The happy life of a majority inspector

There’s nothing like a 12 hour day sitting behind a table in a very hot small gym at my kids’ former elementary school to make me fall in love with my life. I’m thankful that, until next May’s primary, I don’t have to get up at 5:15 in the cold dark to open up voting machines and post sample ballots and move tables and chairs. I’m thankful that I no longer have to write down voters’ names and more voters’ names and yet more voters’ names in two little books, when 20 minutes’ passing seems like an hour. I’m thankful that the sad stories we heard from some people yesterday haven’t happened to me (though there are a few happy ones I wouldn’t mind having).

I’m thankful that the woman who says the same things every year, making bad puns on people’s names or asking the married guys if they’re brothers, wasn’t there; and I’m thankful as well for our supremely competent Judge of Elections, who likes things to move as fast as I do. But all in all, I’m just so pleased not to be still there. I can take a walk on a beautiful day, or rake leaves, or go to yoga, or do nothing at all.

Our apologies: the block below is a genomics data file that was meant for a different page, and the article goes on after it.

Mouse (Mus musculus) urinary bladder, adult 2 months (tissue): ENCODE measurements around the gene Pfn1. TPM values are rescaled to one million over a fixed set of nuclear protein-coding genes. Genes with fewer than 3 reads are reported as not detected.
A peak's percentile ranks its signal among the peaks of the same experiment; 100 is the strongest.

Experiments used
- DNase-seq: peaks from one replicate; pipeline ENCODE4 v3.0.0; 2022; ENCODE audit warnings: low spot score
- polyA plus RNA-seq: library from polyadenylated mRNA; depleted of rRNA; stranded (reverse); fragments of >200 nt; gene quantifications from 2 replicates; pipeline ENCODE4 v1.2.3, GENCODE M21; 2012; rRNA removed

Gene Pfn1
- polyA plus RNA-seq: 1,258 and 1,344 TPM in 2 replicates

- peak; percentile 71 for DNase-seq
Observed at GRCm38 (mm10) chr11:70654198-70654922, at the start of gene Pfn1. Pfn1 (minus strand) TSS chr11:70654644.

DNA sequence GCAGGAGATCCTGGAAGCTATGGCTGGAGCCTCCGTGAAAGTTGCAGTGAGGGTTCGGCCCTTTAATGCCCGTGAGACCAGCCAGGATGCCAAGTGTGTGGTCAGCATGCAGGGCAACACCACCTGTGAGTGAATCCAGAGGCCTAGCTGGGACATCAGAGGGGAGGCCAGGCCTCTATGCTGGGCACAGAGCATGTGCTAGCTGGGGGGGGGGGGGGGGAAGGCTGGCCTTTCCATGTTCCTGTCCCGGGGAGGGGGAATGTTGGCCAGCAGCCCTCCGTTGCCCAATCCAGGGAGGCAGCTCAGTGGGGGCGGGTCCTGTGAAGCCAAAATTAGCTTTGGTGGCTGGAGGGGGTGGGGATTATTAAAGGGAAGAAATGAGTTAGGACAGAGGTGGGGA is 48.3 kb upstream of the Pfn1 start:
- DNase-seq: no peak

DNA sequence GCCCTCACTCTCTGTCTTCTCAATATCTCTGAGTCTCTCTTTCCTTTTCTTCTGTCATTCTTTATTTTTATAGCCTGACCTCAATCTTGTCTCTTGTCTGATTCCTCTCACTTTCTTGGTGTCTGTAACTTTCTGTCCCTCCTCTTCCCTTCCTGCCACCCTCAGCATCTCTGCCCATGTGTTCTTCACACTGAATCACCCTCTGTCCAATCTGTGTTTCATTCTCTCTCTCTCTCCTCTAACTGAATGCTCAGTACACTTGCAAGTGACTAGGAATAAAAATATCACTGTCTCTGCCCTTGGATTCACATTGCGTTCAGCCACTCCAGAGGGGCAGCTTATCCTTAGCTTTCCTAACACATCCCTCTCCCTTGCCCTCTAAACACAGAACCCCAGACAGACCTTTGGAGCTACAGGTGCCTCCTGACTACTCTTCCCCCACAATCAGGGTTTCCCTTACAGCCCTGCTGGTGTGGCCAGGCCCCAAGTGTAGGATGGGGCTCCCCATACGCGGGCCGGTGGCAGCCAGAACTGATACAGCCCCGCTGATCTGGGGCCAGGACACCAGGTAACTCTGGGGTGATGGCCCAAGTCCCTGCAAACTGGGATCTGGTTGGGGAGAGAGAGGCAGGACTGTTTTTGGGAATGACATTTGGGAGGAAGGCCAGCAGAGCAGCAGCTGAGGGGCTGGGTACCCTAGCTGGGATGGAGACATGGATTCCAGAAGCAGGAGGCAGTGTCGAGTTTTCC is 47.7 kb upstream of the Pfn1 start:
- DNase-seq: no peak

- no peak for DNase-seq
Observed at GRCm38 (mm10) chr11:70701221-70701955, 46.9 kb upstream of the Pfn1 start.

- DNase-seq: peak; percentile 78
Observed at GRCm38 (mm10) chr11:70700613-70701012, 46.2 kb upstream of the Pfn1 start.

But it also makes me feel as if (as if?) I’m getting old. For 20 years I sat at long tables in hot conference rooms in meetings about brands of toilet paper that don’t exist anymore (or that Kimberly Clark has downsized), and then for another 10 I sat in workshops in hot hotel conference rooms saying the same things week after week, watching people realize they could change their lives but not their organizations (because organizations have no more loyalty to their people than Kimberly Clark did to our brands).

At least, as Obama has famously told Republicans, “elections have consequences.” Meetings about ScotTissue, or personal mastery workshops … not so much.

So: two days a year? I think I can handle it – and be thankful for the perspective.

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